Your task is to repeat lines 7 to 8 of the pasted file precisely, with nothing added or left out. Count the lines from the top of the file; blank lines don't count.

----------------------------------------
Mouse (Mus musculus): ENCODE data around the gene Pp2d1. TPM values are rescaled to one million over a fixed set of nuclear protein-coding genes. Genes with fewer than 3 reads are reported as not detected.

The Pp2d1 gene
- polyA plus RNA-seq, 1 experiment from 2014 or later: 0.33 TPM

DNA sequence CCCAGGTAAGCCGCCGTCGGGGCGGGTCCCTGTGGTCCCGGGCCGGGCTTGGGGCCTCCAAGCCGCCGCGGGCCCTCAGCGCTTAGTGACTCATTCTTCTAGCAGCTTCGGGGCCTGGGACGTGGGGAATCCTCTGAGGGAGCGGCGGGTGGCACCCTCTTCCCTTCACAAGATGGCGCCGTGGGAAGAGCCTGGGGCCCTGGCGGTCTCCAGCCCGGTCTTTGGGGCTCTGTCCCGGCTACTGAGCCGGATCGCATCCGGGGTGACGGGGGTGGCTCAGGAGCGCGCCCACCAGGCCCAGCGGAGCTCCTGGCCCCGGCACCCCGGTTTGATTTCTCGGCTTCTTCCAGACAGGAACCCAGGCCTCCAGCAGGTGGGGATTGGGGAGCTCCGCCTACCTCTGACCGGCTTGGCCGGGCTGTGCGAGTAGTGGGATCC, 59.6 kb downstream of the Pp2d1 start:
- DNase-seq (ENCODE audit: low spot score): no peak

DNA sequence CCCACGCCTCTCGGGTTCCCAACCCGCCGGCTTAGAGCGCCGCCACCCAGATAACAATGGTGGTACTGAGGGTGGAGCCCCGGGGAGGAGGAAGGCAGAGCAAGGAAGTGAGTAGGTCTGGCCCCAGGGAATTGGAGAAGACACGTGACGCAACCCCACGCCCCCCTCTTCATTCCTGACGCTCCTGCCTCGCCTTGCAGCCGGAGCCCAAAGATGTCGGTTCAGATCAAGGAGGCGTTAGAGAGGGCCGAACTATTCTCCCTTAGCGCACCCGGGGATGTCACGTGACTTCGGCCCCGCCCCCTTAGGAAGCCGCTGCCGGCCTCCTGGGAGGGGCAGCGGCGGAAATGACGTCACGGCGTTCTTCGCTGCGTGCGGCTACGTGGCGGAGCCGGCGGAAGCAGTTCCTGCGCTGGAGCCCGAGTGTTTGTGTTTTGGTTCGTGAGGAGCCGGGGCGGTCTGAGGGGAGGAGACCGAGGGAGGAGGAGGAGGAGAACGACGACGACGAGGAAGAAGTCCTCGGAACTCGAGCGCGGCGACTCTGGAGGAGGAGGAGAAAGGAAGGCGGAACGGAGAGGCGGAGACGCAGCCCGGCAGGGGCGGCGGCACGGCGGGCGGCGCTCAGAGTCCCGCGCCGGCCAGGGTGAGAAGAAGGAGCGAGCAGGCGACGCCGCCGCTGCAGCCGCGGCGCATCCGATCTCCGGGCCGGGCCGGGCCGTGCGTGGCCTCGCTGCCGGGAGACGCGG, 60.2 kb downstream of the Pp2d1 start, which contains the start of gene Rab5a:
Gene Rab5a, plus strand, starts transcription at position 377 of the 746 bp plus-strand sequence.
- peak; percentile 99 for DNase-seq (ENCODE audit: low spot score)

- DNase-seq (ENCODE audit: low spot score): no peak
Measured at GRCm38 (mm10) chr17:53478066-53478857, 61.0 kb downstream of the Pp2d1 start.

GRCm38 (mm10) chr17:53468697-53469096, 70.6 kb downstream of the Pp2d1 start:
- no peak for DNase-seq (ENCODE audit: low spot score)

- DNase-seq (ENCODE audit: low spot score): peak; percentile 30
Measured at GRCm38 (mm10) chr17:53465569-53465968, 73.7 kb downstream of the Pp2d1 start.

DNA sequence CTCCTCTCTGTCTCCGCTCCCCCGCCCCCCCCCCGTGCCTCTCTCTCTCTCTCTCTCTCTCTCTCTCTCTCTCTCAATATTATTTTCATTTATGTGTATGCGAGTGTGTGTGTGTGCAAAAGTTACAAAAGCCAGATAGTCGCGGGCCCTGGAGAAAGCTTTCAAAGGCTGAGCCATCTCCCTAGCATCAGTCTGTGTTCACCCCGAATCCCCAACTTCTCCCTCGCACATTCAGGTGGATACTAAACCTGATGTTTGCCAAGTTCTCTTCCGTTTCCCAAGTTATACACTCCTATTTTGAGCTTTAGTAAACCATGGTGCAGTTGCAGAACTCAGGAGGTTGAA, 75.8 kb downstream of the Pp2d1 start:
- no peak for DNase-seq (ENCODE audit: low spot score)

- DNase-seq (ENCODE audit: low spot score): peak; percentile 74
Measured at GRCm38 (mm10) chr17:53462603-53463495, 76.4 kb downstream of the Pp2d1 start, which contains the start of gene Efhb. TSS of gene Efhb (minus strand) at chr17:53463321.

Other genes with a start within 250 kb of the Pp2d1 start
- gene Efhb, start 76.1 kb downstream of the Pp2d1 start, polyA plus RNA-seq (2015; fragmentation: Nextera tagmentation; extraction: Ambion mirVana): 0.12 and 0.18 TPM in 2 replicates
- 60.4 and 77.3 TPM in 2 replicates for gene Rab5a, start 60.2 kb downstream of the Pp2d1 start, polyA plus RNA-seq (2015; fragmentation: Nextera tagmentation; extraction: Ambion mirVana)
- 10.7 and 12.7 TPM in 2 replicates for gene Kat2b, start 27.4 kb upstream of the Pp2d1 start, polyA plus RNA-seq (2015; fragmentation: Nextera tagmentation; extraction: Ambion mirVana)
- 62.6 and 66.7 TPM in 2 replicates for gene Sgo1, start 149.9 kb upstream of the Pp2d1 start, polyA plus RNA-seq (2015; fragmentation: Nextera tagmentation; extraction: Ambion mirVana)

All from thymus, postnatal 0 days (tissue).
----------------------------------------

Gene Rab5a, plus strand, starts transcription at position 377 of the 746 bp plus-strand sequence.
- peak; percentile 99 for DNase-seq (ENCODE audit: low spot score)